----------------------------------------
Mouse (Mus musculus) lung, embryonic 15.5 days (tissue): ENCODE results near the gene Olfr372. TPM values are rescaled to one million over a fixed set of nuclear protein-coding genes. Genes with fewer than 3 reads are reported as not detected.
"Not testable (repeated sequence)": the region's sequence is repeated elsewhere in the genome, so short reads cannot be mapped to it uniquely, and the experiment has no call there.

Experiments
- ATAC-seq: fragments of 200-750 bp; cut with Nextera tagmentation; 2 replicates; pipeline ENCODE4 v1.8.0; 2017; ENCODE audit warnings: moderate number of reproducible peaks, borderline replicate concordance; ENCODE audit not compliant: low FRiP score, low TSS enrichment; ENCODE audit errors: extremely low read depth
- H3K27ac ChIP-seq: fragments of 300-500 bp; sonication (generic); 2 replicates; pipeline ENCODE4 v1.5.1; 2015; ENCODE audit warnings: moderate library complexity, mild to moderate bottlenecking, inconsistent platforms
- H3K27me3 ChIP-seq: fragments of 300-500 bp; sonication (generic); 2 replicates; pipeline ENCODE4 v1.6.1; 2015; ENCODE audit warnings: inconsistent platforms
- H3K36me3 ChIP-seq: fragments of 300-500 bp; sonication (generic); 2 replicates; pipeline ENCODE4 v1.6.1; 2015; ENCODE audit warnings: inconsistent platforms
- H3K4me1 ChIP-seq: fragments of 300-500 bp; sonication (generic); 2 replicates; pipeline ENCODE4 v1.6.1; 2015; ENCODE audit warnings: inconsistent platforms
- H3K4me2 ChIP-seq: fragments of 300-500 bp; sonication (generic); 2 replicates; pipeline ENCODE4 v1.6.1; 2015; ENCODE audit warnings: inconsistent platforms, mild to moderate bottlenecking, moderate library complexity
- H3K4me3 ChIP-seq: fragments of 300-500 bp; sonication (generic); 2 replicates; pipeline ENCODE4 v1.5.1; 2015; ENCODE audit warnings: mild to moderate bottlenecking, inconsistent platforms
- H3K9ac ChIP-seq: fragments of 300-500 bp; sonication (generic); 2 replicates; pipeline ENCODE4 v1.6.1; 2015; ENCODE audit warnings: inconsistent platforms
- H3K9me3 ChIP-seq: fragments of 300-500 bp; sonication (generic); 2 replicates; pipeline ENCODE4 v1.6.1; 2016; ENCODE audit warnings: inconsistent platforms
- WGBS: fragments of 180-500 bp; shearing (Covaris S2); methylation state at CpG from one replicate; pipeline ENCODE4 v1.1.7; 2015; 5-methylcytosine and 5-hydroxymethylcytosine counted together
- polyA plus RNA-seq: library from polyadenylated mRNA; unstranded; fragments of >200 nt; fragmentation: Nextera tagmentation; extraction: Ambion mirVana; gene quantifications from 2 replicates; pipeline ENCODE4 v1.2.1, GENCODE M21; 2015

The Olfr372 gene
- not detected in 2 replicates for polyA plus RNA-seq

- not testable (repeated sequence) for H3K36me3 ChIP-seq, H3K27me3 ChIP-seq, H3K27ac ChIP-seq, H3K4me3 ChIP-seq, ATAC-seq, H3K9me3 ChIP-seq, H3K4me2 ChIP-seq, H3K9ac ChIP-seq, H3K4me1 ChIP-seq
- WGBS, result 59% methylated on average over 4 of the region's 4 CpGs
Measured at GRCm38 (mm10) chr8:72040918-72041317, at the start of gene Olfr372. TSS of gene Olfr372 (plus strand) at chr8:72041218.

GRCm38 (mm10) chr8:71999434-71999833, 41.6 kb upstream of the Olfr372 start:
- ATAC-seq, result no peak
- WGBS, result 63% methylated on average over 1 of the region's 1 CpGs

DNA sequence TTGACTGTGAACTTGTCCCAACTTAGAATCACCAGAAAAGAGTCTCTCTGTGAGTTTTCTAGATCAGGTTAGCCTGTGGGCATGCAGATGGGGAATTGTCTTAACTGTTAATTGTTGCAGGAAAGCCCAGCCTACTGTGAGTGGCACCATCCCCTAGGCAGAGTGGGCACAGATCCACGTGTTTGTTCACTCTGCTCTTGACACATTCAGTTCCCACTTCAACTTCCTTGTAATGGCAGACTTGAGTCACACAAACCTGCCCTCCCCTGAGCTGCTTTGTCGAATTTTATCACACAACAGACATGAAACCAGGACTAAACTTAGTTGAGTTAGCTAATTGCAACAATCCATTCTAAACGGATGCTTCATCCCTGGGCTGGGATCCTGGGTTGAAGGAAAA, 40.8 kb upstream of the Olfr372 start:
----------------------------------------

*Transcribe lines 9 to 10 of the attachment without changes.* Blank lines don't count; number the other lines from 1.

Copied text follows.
- H3K4me2 ChIP-seq: fragments of 300-500 bp; sonication (generic); 2 replicates; pipeline ENCODE4 v1.6.1; 2015; ENCODE audit warnings: inconsistent platforms, mild to moderate bottlenecking, moderate library complexity
- H3K4me3 ChIP-seq: fragments of 300-500 bp; sonication (generic); 2 replicates; pipeline ENCODE4 v1.5.1; 2015; ENCODE audit warnings: mild to moderate bottlenecking, inconsistent platforms